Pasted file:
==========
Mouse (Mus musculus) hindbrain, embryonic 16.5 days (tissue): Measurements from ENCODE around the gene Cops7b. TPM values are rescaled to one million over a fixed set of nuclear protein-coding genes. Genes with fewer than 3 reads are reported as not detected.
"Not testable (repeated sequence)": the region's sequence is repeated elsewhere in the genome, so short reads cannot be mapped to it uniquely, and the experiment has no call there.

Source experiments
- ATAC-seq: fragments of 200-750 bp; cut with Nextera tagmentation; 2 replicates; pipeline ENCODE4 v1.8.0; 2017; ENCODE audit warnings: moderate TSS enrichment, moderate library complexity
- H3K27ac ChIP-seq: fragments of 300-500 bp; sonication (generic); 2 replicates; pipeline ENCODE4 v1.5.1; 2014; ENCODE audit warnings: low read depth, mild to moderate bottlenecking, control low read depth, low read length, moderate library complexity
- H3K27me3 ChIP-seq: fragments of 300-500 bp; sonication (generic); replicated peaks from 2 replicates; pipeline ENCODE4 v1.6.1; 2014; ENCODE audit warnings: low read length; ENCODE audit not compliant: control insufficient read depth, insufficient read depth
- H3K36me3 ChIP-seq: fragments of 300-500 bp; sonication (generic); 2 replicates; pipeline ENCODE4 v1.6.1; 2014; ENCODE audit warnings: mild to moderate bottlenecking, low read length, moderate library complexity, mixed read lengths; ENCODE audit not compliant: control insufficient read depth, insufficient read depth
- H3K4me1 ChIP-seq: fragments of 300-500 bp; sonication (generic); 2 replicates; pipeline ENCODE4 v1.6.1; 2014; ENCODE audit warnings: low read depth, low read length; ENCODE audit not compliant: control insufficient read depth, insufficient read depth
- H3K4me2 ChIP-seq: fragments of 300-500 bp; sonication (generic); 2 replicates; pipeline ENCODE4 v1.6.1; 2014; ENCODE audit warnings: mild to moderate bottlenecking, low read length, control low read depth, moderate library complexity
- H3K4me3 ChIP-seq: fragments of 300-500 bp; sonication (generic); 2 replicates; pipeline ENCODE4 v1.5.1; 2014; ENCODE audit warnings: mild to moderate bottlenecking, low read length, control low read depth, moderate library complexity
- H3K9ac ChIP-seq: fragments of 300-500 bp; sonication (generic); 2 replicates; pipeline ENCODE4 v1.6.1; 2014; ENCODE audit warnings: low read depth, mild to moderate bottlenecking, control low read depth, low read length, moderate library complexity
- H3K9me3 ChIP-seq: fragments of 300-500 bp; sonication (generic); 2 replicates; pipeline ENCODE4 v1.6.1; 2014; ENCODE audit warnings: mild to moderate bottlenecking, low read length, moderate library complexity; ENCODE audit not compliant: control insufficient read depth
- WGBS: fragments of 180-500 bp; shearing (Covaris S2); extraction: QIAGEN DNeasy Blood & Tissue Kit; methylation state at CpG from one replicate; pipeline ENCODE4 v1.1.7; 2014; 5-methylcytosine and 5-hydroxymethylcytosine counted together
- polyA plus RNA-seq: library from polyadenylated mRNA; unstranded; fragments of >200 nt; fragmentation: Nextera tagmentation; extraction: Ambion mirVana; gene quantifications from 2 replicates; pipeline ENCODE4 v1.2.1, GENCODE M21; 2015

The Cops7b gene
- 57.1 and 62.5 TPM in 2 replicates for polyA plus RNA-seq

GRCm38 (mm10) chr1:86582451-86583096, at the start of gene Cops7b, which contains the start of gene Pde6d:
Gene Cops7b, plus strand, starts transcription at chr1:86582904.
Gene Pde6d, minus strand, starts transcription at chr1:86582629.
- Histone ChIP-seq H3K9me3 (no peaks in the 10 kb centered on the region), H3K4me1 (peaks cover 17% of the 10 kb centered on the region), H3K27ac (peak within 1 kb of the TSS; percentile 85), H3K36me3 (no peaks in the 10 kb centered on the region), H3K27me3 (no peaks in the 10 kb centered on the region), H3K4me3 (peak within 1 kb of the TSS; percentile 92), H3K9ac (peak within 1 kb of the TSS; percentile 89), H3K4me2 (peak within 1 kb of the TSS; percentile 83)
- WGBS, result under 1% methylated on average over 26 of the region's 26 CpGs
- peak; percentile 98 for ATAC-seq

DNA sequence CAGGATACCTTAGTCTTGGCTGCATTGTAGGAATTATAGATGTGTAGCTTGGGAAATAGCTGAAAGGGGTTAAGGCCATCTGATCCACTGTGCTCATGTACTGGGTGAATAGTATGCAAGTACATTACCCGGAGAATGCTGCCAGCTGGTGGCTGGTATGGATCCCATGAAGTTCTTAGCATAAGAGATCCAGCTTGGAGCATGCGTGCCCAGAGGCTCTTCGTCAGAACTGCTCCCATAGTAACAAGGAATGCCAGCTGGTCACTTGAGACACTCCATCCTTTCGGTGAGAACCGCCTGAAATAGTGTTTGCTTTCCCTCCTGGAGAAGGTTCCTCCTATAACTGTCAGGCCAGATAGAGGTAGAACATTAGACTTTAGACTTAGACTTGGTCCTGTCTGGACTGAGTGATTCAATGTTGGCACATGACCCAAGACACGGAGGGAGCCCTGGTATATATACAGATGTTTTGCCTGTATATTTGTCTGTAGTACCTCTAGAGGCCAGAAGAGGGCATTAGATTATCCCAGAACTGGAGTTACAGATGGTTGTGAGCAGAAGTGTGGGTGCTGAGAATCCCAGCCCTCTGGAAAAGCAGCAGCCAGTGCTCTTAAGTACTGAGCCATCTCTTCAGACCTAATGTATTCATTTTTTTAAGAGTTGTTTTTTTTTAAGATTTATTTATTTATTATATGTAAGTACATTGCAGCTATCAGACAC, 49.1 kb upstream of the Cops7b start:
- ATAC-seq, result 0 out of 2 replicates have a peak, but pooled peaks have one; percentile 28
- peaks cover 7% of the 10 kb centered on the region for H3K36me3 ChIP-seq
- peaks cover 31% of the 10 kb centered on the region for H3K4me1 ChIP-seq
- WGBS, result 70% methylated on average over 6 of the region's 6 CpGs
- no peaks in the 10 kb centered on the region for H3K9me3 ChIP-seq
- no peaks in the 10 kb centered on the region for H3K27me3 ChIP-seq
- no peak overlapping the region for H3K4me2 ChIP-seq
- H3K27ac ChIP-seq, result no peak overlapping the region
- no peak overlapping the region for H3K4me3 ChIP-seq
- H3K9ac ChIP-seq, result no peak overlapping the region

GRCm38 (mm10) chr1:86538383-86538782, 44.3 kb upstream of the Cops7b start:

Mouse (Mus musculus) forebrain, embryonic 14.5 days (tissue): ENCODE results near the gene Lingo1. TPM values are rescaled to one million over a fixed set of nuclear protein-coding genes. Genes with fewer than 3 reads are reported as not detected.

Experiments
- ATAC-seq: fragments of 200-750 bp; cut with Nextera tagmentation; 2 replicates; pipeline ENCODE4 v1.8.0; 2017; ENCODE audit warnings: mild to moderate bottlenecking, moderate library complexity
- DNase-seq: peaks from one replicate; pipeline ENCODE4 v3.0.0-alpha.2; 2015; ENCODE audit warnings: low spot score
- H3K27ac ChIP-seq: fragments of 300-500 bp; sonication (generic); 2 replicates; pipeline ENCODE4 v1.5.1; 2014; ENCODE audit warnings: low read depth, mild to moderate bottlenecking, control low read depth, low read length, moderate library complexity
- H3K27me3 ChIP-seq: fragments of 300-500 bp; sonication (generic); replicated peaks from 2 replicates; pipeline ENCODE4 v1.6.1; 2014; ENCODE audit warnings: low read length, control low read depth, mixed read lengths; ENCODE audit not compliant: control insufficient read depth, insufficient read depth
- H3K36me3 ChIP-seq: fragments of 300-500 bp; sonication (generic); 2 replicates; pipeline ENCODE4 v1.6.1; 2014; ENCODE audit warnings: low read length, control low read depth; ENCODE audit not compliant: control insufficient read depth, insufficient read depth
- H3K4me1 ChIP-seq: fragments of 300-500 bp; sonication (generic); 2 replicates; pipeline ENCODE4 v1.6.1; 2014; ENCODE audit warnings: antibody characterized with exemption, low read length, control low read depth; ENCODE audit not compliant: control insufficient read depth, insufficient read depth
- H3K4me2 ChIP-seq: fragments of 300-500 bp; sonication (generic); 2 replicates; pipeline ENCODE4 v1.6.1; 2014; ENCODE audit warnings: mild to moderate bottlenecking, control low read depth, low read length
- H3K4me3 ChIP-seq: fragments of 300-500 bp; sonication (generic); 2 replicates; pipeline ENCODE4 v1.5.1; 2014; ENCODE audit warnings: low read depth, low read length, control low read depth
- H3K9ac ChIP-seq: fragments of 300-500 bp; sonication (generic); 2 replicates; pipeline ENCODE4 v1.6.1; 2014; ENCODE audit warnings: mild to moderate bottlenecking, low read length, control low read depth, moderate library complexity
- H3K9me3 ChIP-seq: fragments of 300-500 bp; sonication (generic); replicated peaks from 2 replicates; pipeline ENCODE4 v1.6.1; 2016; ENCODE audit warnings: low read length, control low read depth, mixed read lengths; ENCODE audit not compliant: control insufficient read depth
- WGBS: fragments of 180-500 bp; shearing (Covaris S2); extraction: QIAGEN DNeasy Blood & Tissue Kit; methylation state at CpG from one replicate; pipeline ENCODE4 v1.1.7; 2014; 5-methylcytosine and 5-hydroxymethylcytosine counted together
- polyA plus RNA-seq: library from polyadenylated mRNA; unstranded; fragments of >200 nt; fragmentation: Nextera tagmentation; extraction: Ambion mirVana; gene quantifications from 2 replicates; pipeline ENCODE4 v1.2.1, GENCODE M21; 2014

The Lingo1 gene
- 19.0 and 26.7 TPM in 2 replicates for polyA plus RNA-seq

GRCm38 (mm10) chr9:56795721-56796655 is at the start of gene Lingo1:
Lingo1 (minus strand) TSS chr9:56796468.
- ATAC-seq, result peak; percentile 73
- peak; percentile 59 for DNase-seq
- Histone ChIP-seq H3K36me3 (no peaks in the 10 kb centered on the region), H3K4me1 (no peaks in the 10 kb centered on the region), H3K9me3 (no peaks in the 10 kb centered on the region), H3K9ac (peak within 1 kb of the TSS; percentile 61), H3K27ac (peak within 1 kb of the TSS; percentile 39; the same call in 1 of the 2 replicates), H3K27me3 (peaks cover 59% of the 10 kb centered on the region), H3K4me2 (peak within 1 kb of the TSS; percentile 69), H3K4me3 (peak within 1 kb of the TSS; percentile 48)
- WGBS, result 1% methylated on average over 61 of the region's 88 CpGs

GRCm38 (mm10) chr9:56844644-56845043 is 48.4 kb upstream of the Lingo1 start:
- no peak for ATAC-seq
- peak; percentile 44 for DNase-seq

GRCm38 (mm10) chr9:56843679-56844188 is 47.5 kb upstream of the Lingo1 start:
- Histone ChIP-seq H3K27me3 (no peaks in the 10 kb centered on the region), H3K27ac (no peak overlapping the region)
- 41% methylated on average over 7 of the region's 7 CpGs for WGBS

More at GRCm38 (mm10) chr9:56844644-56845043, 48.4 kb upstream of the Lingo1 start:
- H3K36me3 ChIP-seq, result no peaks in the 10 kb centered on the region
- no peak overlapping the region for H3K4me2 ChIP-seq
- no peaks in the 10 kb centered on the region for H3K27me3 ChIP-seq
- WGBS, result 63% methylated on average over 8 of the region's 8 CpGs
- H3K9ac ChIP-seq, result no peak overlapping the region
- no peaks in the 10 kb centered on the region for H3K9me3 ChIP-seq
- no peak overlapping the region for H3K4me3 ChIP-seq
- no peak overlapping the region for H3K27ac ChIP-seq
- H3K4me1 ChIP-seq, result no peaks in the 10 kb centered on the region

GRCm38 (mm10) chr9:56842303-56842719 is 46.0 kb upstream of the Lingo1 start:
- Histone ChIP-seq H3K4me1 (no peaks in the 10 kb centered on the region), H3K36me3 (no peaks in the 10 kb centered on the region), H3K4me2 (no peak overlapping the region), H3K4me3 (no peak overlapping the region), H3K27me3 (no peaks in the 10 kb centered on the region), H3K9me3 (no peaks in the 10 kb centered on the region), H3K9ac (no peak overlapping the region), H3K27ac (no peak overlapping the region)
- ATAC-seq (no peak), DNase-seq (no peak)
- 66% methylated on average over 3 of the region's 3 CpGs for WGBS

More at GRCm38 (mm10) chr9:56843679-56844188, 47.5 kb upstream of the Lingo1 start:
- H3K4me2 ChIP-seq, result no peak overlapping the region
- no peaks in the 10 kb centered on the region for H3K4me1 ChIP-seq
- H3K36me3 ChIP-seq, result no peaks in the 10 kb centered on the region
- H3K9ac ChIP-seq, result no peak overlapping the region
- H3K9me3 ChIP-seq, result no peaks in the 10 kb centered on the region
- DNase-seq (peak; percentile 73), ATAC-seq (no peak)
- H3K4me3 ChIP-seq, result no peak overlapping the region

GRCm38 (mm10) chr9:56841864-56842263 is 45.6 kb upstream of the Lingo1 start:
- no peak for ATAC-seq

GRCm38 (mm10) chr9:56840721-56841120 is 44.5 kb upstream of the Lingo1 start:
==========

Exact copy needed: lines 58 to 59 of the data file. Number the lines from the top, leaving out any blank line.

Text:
- no peak for ATAC-seq
- peak; percentile 44 for DNase-seq